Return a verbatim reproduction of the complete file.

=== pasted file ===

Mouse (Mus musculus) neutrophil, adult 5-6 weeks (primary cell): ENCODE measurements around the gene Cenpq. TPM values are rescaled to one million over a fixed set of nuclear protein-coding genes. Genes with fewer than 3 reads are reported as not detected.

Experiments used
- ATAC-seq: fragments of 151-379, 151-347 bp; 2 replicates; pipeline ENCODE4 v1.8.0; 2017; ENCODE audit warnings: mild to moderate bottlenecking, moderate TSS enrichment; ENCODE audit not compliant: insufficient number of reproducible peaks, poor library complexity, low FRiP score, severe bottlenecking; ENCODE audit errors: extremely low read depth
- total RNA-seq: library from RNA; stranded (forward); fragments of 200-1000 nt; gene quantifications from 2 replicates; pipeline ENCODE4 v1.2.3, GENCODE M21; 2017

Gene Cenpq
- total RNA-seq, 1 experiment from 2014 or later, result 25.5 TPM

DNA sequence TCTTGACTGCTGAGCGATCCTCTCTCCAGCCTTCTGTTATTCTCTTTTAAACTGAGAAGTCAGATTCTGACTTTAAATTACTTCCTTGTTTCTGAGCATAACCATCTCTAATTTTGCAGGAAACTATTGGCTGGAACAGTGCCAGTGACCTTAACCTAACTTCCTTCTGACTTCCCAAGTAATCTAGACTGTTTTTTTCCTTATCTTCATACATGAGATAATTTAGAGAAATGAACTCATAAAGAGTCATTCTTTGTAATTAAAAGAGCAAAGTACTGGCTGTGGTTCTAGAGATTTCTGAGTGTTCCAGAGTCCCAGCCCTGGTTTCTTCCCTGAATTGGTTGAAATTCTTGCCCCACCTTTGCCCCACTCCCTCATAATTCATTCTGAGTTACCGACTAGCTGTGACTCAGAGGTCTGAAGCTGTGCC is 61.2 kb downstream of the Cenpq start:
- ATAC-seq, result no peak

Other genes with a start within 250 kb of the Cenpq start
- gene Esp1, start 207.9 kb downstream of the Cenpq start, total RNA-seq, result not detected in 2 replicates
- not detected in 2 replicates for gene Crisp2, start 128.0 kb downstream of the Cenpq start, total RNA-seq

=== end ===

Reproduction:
Mouse (Mus musculus) neutrophil, adult 5-6 weeks (primary cell): ENCODE measurements around the gene Cenpq. TPM values are rescaled to one million over a fixed set of nuclear protein-coding genes. Genes with fewer than 3 reads are reported as not detected.

Experiments used
- ATAC-seq: fragments of 151-379, 151-347 bp; 2 replicates; pipeline ENCODE4 v1.8.0; 2017; ENCODE audit warnings: mild to moderate bottlenecking, moderate TSS enrichment; ENCODE audit not compliant: insufficient number of reproducible peaks, poor library complexity, low FRiP score, severe bottlenecking; ENCODE audit errors: extremely low read depth
- total RNA-seq: library from RNA; stranded (forward); fragments of 200-1000 nt; gene quantifications from 2 replicates; pipeline ENCODE4 v1.2.3, GENCODE M21; 2017

Gene Cenpq
- total RNA-seq, 1 experiment from 2014 or later, result 25.5 TPM

DNA sequence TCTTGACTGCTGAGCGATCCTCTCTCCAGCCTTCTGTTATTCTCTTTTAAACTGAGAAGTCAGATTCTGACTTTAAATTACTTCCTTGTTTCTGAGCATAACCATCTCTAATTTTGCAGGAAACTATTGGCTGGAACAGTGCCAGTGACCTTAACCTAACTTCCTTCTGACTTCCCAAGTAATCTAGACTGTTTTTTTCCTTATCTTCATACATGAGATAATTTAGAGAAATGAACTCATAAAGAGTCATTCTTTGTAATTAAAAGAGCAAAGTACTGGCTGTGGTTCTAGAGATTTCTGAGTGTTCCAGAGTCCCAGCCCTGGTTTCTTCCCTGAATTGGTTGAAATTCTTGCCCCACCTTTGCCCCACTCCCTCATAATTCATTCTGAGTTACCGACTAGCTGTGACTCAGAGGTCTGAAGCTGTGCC is 61.2 kb downstream of the Cenpq start:
- ATAC-seq, result no peak

Other genes with a start within 250 kb of the Cenpq start
- gene Esp1, start 207.9 kb downstream of the Cenpq start, total RNA-seq, result not detected in 2 replicates
- not detected in 2 replicates for gene Crisp2, start 128.0 kb downstream of the Cenpq start, total RNA-seq